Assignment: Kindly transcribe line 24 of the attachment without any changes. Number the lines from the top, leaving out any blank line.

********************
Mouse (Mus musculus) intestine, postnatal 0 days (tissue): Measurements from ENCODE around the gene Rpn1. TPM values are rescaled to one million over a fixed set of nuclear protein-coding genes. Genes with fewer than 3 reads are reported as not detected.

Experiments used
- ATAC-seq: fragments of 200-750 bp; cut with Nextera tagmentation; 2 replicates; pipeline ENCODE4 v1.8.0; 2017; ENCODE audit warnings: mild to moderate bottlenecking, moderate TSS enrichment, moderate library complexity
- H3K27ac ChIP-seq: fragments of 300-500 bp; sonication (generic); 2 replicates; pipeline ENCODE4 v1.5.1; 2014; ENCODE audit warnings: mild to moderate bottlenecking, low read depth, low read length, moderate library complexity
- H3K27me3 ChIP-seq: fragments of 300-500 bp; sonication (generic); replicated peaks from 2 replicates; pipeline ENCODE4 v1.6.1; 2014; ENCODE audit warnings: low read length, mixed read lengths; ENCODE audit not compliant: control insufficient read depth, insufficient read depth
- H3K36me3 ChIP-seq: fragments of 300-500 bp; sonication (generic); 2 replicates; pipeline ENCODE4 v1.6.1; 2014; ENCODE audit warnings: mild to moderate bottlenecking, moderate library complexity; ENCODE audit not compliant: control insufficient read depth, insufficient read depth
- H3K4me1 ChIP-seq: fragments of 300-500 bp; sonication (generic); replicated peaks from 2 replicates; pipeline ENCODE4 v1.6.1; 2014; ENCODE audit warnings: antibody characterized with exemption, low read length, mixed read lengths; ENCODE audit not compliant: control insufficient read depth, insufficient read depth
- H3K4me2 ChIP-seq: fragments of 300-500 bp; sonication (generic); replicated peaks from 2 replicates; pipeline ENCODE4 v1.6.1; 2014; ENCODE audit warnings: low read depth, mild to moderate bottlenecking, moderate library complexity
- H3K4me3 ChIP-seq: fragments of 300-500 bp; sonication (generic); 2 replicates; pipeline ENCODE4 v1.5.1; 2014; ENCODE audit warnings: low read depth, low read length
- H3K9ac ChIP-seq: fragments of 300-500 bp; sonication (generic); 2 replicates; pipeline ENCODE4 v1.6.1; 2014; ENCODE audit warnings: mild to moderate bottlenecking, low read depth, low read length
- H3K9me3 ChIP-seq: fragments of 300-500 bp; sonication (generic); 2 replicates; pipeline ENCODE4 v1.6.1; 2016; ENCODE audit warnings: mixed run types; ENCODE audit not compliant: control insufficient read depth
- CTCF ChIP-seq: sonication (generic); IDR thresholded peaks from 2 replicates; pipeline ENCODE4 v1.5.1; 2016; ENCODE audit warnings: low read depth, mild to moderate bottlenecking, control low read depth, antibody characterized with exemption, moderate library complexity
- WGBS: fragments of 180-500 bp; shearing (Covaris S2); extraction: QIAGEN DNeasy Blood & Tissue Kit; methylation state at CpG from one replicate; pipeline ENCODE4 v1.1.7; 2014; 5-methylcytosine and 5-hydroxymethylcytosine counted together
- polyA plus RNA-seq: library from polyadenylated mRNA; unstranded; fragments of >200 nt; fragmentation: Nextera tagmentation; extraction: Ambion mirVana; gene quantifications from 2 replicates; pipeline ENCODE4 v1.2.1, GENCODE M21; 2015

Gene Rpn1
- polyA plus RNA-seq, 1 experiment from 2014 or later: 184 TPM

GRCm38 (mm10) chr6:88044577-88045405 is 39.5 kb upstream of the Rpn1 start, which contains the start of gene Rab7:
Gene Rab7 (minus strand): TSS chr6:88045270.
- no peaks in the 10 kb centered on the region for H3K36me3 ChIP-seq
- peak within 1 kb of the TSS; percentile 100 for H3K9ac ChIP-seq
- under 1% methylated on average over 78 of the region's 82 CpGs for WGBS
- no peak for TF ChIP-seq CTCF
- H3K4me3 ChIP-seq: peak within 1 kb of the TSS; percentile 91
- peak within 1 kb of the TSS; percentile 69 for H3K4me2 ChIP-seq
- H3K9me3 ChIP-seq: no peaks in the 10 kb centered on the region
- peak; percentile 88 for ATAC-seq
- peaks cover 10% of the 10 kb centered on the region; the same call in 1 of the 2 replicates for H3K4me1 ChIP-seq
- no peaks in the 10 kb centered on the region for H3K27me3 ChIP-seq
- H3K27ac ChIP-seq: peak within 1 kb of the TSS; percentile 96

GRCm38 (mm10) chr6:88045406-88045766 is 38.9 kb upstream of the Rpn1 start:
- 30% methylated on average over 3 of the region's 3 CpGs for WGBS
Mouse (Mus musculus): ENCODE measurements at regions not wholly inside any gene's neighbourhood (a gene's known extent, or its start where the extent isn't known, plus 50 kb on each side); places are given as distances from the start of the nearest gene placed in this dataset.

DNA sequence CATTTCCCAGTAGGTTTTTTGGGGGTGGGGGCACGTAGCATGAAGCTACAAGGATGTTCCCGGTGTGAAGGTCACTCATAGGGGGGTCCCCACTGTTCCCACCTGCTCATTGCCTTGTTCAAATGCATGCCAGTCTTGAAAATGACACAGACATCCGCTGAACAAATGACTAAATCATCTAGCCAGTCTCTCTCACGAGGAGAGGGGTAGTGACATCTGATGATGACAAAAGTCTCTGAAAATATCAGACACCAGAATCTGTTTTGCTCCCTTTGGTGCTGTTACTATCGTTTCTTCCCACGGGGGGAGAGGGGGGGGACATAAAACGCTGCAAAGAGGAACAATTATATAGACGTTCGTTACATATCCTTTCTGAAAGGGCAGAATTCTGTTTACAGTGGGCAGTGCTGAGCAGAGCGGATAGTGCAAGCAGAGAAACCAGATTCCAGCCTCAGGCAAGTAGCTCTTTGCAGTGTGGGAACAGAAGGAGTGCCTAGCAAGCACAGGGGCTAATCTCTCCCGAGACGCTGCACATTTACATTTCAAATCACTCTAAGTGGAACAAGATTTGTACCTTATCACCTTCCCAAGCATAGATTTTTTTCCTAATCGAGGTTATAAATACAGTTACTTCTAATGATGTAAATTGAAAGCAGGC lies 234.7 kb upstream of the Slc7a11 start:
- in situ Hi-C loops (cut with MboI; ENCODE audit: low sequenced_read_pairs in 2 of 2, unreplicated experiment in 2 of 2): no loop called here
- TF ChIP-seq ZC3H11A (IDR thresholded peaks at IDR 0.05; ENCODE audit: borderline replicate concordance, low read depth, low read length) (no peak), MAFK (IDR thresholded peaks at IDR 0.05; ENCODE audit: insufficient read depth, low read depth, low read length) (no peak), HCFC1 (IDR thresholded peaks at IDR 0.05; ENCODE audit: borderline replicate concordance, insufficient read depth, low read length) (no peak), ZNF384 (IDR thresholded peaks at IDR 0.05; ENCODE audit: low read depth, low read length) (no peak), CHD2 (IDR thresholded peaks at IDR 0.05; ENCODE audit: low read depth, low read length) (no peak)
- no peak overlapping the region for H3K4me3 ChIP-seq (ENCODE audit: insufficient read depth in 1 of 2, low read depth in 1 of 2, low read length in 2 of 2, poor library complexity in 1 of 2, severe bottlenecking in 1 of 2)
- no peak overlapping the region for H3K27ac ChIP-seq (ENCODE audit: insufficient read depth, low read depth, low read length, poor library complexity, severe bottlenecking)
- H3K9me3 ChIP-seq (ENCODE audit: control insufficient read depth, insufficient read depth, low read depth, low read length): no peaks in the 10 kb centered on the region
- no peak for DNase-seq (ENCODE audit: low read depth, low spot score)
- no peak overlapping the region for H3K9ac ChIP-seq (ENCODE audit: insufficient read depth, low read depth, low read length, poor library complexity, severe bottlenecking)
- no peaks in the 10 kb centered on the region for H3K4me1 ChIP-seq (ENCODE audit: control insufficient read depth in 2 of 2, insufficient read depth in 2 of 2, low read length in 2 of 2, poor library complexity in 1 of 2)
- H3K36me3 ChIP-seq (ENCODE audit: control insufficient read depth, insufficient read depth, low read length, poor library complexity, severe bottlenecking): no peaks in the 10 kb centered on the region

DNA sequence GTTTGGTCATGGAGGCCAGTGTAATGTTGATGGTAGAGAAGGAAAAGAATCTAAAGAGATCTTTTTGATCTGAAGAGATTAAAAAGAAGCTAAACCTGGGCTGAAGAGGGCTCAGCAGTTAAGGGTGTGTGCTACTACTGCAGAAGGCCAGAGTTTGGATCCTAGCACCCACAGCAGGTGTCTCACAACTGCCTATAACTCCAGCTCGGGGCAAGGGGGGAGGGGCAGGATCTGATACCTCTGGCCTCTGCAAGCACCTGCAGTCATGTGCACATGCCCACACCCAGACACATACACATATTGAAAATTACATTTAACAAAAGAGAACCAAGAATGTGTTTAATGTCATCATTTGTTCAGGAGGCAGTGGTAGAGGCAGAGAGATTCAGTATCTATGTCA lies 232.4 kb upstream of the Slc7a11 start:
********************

- peak within 1 kb of the TSS; percentile 69 for H3K4me2 ChIP-seq